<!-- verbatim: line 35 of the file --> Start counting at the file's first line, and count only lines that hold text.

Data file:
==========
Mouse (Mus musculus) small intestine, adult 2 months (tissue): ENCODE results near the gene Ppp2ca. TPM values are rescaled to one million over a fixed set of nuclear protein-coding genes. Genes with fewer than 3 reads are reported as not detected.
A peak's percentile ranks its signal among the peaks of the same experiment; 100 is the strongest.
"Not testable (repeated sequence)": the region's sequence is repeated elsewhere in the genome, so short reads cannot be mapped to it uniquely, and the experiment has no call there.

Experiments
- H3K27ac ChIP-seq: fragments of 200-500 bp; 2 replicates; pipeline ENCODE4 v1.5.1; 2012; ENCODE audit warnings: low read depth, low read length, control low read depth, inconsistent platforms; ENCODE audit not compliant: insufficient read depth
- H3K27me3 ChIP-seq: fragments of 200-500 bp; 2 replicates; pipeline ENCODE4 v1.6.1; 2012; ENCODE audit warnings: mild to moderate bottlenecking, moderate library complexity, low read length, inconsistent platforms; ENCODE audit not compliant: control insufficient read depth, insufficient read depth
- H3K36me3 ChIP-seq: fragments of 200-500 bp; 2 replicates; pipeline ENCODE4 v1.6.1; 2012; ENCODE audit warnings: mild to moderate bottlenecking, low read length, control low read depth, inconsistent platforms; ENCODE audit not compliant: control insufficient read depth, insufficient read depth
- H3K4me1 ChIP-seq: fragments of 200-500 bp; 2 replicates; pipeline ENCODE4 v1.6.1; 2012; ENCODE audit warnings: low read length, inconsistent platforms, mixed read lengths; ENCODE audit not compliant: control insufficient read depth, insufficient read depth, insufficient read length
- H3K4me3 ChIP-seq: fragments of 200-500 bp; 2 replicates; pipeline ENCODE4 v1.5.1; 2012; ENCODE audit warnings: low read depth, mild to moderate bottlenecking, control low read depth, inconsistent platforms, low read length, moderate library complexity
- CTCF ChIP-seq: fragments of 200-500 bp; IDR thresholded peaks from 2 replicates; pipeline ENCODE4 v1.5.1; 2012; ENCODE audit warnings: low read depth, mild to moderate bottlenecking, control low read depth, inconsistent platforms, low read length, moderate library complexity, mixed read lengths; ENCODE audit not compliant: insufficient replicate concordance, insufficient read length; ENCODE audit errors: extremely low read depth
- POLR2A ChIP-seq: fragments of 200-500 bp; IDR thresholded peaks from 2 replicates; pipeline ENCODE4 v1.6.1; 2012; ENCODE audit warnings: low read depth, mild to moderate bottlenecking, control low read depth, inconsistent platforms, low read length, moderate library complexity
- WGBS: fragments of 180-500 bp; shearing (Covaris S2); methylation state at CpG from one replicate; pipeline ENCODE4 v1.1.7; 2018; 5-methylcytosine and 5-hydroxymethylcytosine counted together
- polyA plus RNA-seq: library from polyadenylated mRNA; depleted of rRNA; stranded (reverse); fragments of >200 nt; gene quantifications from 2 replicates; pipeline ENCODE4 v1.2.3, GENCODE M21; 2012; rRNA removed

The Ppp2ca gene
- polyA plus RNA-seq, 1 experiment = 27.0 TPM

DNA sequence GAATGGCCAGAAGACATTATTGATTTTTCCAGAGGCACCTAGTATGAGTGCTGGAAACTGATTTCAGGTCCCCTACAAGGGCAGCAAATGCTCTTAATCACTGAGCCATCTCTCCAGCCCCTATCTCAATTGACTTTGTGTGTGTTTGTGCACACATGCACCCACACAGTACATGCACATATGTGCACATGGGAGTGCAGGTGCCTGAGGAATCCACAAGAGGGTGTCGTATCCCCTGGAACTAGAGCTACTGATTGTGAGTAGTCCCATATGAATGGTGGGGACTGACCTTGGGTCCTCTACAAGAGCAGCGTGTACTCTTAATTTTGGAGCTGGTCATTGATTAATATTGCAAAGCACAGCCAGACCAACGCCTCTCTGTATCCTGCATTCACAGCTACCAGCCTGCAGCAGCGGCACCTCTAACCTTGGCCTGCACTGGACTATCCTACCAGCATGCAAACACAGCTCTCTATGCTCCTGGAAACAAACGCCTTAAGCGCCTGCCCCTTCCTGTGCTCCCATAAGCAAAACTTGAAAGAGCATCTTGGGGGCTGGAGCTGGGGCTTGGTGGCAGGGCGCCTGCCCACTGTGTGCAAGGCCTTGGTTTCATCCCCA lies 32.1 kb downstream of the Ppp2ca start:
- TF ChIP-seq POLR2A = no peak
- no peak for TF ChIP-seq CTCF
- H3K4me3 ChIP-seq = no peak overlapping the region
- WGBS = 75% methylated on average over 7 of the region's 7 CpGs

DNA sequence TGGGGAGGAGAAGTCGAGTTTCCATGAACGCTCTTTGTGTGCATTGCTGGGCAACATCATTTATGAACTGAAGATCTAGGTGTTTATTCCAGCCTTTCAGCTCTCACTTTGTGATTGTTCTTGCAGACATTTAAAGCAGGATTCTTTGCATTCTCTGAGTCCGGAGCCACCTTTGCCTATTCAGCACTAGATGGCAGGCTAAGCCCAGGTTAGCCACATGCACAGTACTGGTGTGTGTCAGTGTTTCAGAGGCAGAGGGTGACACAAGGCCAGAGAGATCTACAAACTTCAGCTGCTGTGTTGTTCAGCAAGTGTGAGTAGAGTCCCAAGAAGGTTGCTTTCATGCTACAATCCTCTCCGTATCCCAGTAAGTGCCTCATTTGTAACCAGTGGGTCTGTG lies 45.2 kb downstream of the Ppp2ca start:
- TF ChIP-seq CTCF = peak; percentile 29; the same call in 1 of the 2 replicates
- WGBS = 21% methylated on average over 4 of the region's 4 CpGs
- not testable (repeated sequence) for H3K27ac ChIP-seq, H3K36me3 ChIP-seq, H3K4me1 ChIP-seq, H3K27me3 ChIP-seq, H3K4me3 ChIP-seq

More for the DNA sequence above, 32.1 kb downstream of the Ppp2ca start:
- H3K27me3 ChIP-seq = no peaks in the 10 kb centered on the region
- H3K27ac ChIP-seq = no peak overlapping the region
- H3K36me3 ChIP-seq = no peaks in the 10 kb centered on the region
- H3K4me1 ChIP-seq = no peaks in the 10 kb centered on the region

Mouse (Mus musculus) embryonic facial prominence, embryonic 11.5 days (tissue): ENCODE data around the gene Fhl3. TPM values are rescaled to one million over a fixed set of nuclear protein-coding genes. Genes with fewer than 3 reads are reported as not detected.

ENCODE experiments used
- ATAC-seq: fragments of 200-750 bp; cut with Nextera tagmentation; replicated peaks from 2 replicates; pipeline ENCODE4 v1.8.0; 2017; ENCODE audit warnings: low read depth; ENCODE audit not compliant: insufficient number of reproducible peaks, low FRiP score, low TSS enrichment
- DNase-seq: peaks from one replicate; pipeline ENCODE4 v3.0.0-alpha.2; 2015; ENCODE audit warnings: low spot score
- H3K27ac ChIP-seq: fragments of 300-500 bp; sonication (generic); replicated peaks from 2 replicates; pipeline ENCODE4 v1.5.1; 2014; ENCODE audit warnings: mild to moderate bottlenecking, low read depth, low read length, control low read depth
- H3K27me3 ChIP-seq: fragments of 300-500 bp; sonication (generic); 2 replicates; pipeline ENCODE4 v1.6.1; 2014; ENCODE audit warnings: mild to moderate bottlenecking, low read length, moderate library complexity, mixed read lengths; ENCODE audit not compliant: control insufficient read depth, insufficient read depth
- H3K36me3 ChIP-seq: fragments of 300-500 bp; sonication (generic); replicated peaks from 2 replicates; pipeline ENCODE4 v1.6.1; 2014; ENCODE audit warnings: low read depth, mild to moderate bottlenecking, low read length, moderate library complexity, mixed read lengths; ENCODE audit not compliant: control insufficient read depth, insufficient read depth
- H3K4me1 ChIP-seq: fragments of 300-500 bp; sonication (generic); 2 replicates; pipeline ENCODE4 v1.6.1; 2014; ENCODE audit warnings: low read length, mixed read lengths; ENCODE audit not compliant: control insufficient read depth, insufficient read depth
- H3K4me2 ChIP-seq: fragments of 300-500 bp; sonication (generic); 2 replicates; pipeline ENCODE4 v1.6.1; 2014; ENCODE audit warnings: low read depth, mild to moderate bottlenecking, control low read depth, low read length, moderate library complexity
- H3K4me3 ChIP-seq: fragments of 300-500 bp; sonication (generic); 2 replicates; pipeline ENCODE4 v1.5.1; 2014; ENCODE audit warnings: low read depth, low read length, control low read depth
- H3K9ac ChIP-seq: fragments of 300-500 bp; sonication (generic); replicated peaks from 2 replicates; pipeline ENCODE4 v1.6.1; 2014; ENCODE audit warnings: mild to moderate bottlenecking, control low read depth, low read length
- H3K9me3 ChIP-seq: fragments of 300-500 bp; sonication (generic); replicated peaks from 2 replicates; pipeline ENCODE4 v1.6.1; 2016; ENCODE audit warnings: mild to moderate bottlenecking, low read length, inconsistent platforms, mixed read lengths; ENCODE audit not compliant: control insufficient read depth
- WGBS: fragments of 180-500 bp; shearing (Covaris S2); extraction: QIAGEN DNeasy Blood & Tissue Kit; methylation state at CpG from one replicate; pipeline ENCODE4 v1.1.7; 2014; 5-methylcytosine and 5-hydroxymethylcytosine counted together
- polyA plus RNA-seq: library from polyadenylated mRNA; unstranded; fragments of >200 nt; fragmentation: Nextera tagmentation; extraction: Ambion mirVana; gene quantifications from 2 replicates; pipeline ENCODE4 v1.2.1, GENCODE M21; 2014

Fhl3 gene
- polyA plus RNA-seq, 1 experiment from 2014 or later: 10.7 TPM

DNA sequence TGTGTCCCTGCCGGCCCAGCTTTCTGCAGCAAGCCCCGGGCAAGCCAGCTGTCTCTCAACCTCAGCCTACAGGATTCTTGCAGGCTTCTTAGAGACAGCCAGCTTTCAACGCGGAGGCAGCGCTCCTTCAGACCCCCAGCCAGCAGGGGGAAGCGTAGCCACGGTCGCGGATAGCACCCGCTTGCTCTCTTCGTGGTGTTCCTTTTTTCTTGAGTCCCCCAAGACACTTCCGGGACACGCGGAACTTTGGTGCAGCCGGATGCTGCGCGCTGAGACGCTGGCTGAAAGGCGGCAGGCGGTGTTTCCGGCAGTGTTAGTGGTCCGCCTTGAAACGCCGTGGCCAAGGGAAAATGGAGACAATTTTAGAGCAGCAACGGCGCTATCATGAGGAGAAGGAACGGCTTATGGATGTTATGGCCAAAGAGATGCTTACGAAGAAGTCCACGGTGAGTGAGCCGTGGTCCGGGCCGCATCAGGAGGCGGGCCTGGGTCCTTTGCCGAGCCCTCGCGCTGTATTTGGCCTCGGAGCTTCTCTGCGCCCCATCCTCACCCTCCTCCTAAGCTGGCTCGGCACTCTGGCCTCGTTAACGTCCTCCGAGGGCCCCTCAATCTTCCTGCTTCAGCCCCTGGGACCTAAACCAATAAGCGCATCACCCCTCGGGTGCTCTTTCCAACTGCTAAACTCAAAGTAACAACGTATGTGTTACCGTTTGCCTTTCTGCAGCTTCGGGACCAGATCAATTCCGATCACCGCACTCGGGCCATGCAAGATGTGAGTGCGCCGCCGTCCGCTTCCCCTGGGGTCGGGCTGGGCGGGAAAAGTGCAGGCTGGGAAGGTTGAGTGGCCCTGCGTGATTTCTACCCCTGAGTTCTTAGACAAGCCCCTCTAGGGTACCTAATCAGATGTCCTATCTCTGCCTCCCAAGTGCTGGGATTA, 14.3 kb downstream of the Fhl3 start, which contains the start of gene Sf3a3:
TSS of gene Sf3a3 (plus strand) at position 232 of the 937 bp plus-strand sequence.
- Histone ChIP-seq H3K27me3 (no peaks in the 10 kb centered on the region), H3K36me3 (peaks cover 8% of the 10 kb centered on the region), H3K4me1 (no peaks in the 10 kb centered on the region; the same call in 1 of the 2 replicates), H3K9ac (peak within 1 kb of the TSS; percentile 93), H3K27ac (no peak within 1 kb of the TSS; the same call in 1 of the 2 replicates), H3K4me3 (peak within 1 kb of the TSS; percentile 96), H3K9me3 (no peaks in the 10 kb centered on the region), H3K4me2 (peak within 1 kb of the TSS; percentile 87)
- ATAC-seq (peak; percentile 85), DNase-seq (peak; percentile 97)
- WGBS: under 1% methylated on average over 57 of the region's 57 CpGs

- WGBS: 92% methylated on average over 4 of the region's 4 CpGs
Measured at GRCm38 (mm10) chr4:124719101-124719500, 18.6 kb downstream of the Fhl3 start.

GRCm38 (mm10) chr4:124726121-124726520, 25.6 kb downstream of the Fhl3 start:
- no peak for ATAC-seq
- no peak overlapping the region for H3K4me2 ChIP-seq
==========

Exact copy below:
- H3K27me3 ChIP-seq: fragments of 300-500 bp; sonication (generic); 2 replicates; pipeline ENCODE4 v1.6.1; 2014; ENCODE audit warnings: mild to moderate bottlenecking, low read length, moderate library complexity, mixed read lengths; ENCODE audit not compliant: control insufficient read depth, insufficient read depth